Two Serpents Rise

Two Serpents Rise

eBook - 2013
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"Shadow demons plague the city reservoir, and Red King Consolidated has sent in Caleb Altemoc--casual gambler and professional risk manager--to cleanse the water for the sixteen million people of Dresediel Lex. At the scene of the crime, Caleb finds an alluring and clever cliff runner, crazy Mal, who easily outpaces him. But Caleb has more than the demon infestation, Mal, or job security to worry about when he discovers that his father--the last priest of the old gods and leader of the True Quechal terrorists--has broken into his home and is wanted in connection to the attacks on the water supply. From the beginning, Caleb and Mal are bound by lust, Craft, and chance, as both play a dangerous game where gods and people are pawns. They sleep on water, they dance in fire...and all the while the Twin Serpents slumbering beneath the earth are stirring, and they are hungry. "-- Provided by publisher.
Publisher: New York : Tor, 2013
Edition: First edition
ISBN: 9781466802049
Branch Call Number: OverDrive eBooks
Characteristics: 1 online resource
text file
Additional Contributors: OverDrive, Inc. - Distributor


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Jan 03, 2016

The Craft Sequence once again addresses the nature and effects of sacrifice upon gods, holy men, and the people who are affected in ways they do not understand by the hidden workings of religions nobody fully understands. Gladstone skillfully uses the nature of the Craft itself, mysterious and poorly understood, even by its practitioners, to make some very interesting points regarding the relationship of people to the gods. At this point in the Craft Sequence, gods are more bound by than themselves binding. This, one of Gladstone's major themes, the slow realization by men that they control their own destiny does not make for typical urban fantasy reading. There are none of the typical action-packed shoot 'em ups and few banter-laden smart ass protagonists to be found here, thank God. Gladstone is no light-weight, and you have to actually pay attention to what he writes to understand what's going on. For instance, all technology is Craft-based, throughout the series. Craft itself does not make or produce anything. Rather, it binds the souls of gods and idols, and once bound, it is these souls that create such things as clean water. There is no technology, then, nothing as tangible as a "plant" of some kind, that creates anything. This is not a very subtle distinction, but apparently, has been lost on some, and it is very important to understanding the nature of Gladstone's dystopia. The Craft Sequence is not light reading, and the fanboys will absolutely not understand or appreciate what Gladstone has done here. If you are looking for an easy read, these books are not for you. Beautifully written, peopled with fascinating characters and startlingly original, Two Serpents Rise is my favorite book in this series. It poses more questions than it answers.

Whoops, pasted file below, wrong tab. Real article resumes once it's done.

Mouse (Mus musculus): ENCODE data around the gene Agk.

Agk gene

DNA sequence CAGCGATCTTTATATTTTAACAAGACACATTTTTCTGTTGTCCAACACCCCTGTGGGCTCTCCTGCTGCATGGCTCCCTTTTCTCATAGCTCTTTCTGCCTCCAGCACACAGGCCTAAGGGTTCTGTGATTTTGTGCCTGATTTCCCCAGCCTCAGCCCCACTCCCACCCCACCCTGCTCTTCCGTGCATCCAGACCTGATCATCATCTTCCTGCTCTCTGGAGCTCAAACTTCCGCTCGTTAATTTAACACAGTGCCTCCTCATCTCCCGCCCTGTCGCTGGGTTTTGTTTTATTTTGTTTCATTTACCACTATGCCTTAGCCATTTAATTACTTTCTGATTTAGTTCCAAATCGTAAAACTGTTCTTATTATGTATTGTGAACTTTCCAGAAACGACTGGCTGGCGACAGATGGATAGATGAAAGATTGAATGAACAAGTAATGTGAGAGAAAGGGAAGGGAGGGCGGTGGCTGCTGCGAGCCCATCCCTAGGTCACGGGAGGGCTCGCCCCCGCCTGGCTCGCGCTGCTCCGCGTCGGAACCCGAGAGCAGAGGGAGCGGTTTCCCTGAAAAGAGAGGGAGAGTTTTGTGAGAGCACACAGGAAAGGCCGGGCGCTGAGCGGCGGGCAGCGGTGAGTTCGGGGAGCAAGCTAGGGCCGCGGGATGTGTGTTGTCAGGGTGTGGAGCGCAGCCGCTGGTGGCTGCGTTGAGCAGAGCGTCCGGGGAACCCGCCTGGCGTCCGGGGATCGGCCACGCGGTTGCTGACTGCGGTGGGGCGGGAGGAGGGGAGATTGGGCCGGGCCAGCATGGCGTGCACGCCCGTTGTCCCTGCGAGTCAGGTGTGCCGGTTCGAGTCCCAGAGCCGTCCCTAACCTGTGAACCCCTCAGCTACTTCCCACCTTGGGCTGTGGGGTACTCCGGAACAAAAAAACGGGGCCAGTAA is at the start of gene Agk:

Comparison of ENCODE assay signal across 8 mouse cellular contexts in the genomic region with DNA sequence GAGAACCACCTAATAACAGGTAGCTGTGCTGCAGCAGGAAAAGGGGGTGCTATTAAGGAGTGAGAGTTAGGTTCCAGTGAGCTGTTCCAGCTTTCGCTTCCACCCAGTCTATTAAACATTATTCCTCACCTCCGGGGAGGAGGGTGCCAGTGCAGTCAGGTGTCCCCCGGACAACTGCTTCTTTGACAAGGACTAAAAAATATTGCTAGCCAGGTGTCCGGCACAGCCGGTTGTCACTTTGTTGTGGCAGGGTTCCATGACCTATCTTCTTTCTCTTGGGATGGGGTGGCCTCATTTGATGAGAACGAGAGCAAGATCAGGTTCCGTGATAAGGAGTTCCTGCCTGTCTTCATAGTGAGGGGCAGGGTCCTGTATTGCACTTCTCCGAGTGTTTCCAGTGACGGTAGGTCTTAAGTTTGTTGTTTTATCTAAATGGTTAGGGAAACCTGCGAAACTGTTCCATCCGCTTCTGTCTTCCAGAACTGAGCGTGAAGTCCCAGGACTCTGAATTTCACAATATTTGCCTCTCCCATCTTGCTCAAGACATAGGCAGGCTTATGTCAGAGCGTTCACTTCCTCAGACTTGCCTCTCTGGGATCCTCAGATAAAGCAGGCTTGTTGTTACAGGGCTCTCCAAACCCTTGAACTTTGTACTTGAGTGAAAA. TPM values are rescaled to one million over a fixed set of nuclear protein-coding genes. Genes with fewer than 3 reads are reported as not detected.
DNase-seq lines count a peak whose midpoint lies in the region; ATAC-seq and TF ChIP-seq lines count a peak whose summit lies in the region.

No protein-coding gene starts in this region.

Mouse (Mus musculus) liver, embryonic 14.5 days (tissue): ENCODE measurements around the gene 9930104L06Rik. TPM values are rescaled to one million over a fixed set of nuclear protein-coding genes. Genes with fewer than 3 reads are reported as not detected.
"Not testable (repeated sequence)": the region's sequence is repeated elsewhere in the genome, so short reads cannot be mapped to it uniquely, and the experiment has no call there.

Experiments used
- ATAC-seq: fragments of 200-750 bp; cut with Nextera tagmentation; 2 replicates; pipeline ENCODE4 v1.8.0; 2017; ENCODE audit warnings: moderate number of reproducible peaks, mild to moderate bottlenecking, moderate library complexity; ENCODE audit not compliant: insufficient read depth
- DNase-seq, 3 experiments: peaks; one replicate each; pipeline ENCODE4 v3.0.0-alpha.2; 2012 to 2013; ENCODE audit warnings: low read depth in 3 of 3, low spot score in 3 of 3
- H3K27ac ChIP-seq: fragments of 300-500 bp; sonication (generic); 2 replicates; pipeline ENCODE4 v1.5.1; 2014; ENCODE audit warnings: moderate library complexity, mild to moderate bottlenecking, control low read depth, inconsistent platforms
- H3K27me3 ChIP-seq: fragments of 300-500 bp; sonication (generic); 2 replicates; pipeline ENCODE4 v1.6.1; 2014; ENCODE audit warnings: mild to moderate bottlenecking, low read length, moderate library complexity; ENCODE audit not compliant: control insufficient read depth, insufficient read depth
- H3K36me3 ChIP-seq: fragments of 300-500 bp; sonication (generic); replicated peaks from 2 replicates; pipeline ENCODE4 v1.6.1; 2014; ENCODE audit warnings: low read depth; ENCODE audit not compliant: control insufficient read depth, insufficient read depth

Sep 15, 2015

This is the second book to be published in Gladstone's Crafts Series. It starts promisingly enough with some razor sharp demons rising from a reservoir that is an important source of clean water for a desert city.

Two Serpents is an important book in Gladstone's mythology because it tells about when man started working with gods to rebuild a world devastated by their former conflict.

But this point is only apparent in the last 15 pages of the book. There were narrative weaknesses in Gladstone's first published book and they widen in this one.

Most of the story is wasted on a highly unbelievable, and boring, infatuation by our hero with a woman who is very good at, of all things, parkour. There are descriptions of dead things of vast size but the narrative never gets the scale quite right so you wonder how the characters standing close to the dead thing can see all of it when it's supposed to be as big as a city.

BTW, that desert city that is the central location of this book? It's located right next to an ocean of water. All kinds of "craft" is used to create clean water inland but apparently no one thought of a desalination plant.

JCLJoshN Jan 08, 2015

I enjoyed the first book in the Craft Sequence a lot, but I liked this one even more. (The books can be read independently of each other, as they share a setting but otherwise have nothing to do with each other.) I love/am jealous of the way Max Gladstone melds Hardboiled Detective with Baroque Aztec-ish Fantasy, making a delicious mix of razor-sharp banter, knight-in-tarnished-armor thriller, poetic description, and weird magic. Two Serpents Rise is just a really terrific novel in all kinds of ways.


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